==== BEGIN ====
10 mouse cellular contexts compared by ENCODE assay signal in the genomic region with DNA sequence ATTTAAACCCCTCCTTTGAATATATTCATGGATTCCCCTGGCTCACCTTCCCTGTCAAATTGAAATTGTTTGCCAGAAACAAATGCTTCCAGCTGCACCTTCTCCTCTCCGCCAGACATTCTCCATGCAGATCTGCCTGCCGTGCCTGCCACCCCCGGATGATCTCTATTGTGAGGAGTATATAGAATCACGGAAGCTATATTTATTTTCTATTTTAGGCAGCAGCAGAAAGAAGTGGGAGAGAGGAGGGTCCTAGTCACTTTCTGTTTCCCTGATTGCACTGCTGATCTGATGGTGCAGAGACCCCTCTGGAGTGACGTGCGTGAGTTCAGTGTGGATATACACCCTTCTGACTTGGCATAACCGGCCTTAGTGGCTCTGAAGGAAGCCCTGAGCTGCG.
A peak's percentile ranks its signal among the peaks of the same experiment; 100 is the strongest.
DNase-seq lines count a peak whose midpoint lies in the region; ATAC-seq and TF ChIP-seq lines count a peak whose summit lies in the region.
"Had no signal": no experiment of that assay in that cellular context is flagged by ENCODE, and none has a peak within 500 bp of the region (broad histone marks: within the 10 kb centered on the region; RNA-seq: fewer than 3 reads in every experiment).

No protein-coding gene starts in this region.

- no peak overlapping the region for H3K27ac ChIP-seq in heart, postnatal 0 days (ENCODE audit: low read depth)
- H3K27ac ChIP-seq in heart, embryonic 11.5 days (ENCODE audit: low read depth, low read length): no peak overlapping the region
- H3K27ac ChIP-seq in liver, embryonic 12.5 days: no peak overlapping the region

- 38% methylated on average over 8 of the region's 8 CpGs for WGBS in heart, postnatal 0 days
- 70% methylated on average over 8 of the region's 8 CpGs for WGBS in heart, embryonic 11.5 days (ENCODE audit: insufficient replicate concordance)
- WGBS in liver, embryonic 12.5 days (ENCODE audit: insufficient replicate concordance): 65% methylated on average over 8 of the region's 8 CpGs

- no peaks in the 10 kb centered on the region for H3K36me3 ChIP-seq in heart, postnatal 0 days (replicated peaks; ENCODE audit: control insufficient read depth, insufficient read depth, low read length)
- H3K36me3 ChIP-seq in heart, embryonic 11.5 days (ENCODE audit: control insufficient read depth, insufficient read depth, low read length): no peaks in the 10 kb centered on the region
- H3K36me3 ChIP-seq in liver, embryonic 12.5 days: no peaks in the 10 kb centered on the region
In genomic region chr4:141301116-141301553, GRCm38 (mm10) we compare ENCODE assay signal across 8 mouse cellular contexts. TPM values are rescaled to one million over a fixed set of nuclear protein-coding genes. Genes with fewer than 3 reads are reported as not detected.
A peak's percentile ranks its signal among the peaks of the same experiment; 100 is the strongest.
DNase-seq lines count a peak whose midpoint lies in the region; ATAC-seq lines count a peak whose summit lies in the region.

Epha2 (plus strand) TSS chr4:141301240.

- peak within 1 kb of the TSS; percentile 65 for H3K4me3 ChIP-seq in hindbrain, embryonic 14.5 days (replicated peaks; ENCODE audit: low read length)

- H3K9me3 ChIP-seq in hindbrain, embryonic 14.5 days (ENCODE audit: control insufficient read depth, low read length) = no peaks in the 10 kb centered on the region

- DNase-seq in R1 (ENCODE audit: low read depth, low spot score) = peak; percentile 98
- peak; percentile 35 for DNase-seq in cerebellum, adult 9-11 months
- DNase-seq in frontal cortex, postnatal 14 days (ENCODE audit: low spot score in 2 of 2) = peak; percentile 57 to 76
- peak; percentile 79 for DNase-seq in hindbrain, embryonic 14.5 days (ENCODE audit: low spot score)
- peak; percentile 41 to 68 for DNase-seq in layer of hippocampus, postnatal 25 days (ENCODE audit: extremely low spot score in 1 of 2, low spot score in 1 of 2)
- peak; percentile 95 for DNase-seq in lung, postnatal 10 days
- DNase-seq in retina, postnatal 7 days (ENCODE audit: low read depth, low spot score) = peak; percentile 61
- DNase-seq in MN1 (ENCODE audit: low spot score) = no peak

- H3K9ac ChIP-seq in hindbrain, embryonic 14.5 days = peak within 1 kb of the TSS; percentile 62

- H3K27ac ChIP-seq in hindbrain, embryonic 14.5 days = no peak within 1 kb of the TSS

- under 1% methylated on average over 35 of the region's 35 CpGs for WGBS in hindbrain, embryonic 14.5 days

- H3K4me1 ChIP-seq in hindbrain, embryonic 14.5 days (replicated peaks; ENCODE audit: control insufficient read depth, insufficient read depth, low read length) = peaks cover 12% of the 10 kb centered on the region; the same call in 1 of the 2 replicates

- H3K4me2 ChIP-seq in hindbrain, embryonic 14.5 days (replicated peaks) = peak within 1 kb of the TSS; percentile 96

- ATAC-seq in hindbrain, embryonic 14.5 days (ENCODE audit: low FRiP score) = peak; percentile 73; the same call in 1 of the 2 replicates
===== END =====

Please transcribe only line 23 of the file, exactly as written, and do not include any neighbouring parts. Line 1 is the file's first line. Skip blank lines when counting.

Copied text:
- DNase-seq in frontal cortex, postnatal 14 days (ENCODE audit: low spot score in 2 of 2) = peak; percentile 57 to 76